In August, there were 312,000 fewer people in the labor force—defined as people who are either looking for a job or have a job; the size of the labor force is at its lowest level since 1978. And as of last month, 7.9 million Americans who wanted full-time work could find only part-time gigs. When you include these workers and those who have stopped looking for work, you get an underemployment rate of 13.7 percent.
The number of new jobs added to the economy per month has been on a downward trend over the past year. We averaged 148,000 new jobs a month for the last three months, but 160,000 jobs a month for the last six months, and 184,000 a month over the last year, Neil Irwin points out at the Washington Post. In order to make up for the jobs gap created by the recession within the next four years, about 300,000 jobs would need to be created per month, according to the Brookings Institution.
The jobs we are adding to the economy are of pretty poor quality; they are largely low-wage, service sector jobs in the health care, retail and food industries.
The unemployment rate for minorities remains disproportionately high: 13 percent for blacks, and 9.3 percent for Hispanics.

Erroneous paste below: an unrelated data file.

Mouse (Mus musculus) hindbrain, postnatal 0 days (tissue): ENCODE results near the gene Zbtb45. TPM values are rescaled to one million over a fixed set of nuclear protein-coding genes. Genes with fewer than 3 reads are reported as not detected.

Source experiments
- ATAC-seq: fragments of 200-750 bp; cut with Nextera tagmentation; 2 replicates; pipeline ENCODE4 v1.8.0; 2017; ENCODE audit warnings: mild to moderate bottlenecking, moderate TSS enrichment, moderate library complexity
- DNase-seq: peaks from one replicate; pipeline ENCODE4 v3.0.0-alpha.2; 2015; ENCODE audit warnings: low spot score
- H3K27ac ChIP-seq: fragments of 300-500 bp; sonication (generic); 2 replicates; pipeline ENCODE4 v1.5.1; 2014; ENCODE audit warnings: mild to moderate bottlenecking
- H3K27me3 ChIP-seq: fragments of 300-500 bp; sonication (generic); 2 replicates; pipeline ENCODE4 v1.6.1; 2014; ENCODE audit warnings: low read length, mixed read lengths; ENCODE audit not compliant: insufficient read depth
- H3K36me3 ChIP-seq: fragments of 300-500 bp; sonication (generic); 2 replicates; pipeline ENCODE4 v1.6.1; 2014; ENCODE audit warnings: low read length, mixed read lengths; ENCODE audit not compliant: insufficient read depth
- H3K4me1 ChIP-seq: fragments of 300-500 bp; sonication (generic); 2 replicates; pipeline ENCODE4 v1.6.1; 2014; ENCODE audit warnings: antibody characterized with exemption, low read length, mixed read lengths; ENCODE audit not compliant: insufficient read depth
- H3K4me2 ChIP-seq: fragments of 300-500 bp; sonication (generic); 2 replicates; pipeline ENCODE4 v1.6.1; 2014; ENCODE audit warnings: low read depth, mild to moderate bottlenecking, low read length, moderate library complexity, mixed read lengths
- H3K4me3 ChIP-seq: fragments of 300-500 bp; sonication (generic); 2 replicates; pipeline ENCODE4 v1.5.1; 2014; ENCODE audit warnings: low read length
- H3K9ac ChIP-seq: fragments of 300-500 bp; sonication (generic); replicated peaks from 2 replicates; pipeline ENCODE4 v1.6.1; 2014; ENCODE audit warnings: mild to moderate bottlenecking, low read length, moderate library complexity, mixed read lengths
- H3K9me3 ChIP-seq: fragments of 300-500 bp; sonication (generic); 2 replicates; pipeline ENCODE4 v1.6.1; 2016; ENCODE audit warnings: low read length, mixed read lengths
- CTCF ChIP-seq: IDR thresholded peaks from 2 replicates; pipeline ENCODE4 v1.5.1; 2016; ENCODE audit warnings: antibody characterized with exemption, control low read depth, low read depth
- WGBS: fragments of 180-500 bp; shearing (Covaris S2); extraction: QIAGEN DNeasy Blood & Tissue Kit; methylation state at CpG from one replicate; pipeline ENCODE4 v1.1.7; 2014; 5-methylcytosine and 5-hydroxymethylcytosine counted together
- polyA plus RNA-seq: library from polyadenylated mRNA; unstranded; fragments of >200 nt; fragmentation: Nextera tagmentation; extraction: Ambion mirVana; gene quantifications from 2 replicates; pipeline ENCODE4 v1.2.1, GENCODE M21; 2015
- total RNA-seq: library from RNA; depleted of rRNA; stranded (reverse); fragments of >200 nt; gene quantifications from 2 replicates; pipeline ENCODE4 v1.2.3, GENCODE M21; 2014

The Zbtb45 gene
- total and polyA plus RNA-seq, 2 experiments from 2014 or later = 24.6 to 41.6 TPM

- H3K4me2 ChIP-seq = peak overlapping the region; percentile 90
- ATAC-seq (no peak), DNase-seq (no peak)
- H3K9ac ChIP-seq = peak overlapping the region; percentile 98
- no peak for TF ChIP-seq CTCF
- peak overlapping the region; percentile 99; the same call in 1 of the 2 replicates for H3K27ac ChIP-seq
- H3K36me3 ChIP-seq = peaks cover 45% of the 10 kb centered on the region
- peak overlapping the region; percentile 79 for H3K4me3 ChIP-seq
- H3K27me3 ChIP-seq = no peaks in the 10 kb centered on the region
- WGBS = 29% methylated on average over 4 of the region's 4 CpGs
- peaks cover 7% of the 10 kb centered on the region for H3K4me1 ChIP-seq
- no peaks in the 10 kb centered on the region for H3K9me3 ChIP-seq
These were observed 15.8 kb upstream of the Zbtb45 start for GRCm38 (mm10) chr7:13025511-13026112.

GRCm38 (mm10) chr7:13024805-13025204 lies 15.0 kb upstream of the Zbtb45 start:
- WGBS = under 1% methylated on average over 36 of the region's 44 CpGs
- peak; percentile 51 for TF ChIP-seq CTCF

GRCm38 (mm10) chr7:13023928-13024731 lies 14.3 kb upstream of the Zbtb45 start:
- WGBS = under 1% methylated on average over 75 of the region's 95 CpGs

And yet the administration has been pointing to the falling unemployment rate as evidence of a recovery, and the Federal Reserve is expected to soon pull back on its stimulus measures in response to the superficially sunny jobs numbers. As Irwin writes, the administration seems to be ignoring the big picture: "[This job report] has enough signs of weakness embedded in enough places that it has to make economy-watchers—including those at the Federal Reserve who meet in less than two weeks—reassess their confidence that a solid, steady jobs recovery is underway… You don’t have to squint hard to see evidence that the 'nice, steady improvement' theme that has been the conventional wisdom is missing part of the story."
It doesn't look like jobs will come rushing back any time soon. The across-the-board budget cuts known as sequestration that went into effect in March are one reason. As my colleague Kevin Drum pointed out in July, "a rough horseback guess suggests that the total effect of our austerity binge has been a GDP reduction of 2 percent and an employment reduction of nearly 3 million."
And the coming fiscal battle in Congress could make matters worse. Republicans are threatening to refuse to raise the nation's debt ceiling when we reach our borrowing limit in mid-October unless President Barack Obama agrees to more spending reductions. Last month, Treasury Secretary Jack Lew warned against this tactic. "What we need in our economy is some certainty," he said. "We don't need another self-inflicted wound."
Especially because there isn't much justification to continue shrinking spending—the deficit has shrunk by hundreds of billions of dollars in recent years. Via Drum: